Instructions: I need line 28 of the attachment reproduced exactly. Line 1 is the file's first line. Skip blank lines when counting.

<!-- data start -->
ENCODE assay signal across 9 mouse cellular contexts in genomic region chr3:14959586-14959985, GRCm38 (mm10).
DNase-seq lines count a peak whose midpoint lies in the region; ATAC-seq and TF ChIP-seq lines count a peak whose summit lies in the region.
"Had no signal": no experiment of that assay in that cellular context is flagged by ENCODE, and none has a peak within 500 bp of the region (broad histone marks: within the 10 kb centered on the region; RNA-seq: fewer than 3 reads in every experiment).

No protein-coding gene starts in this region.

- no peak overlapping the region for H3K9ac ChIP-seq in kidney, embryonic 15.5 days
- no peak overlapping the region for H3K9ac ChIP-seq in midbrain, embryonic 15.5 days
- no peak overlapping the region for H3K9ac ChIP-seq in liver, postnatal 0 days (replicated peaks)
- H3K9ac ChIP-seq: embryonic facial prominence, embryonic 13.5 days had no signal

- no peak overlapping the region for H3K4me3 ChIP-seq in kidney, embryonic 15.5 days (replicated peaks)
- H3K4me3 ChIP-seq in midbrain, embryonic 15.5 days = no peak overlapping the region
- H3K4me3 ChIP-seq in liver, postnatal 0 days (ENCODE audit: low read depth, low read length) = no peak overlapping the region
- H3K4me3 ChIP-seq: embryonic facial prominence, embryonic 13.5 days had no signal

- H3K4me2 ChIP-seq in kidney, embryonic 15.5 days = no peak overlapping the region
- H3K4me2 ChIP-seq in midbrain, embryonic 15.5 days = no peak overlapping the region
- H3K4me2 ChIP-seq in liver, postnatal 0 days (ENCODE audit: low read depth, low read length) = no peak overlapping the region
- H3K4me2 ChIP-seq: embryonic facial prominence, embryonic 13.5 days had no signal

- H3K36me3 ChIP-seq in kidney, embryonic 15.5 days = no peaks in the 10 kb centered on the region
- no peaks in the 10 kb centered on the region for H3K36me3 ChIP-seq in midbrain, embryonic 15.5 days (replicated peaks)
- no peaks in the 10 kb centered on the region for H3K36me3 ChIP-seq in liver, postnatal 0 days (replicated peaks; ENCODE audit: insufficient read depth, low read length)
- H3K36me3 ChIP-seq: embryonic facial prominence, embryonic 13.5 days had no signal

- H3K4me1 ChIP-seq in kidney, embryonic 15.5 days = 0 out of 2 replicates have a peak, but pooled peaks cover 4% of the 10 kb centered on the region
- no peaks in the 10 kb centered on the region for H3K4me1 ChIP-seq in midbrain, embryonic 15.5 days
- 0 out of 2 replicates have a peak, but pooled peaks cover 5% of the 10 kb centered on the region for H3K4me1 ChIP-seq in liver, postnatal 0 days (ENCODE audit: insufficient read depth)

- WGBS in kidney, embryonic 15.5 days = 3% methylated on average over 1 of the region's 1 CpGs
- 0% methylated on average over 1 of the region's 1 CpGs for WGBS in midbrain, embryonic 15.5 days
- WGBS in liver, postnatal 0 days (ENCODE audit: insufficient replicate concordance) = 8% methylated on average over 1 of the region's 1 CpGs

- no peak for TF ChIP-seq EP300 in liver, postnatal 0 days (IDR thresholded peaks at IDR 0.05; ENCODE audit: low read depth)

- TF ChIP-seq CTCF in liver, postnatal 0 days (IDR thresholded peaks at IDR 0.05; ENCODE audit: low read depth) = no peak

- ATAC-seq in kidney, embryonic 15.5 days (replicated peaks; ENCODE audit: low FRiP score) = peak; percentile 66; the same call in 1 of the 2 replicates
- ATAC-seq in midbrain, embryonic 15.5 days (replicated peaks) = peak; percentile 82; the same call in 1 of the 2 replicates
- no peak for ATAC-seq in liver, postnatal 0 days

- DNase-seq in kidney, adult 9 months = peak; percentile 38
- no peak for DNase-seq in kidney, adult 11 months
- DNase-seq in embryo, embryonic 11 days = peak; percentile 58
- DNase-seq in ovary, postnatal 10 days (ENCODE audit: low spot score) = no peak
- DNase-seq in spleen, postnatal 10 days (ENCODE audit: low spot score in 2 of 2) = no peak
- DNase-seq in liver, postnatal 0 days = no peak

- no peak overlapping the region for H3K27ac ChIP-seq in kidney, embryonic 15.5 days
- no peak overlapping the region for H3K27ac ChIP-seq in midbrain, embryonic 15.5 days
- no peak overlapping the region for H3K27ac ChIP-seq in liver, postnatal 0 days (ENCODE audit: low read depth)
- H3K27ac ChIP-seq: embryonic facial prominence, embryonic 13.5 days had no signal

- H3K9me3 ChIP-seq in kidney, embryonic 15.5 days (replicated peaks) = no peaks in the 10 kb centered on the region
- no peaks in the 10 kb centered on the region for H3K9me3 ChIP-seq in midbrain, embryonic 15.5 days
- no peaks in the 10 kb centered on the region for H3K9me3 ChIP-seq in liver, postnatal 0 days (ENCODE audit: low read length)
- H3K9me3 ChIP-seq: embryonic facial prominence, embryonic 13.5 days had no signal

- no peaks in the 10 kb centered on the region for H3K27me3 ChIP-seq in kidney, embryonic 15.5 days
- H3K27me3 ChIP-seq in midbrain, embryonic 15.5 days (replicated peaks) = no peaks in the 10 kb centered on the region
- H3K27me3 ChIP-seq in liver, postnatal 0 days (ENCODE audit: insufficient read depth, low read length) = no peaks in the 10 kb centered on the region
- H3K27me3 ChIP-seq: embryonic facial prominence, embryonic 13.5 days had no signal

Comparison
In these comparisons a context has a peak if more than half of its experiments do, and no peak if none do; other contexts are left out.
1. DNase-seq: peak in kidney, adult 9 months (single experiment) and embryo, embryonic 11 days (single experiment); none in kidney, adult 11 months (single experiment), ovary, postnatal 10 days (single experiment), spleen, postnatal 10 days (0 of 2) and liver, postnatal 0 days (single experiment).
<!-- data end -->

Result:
- TF ChIP-seq CTCF in liver, postnatal 0 days (IDR thresholded peaks at IDR 0.05; ENCODE audit: low read depth) = no peak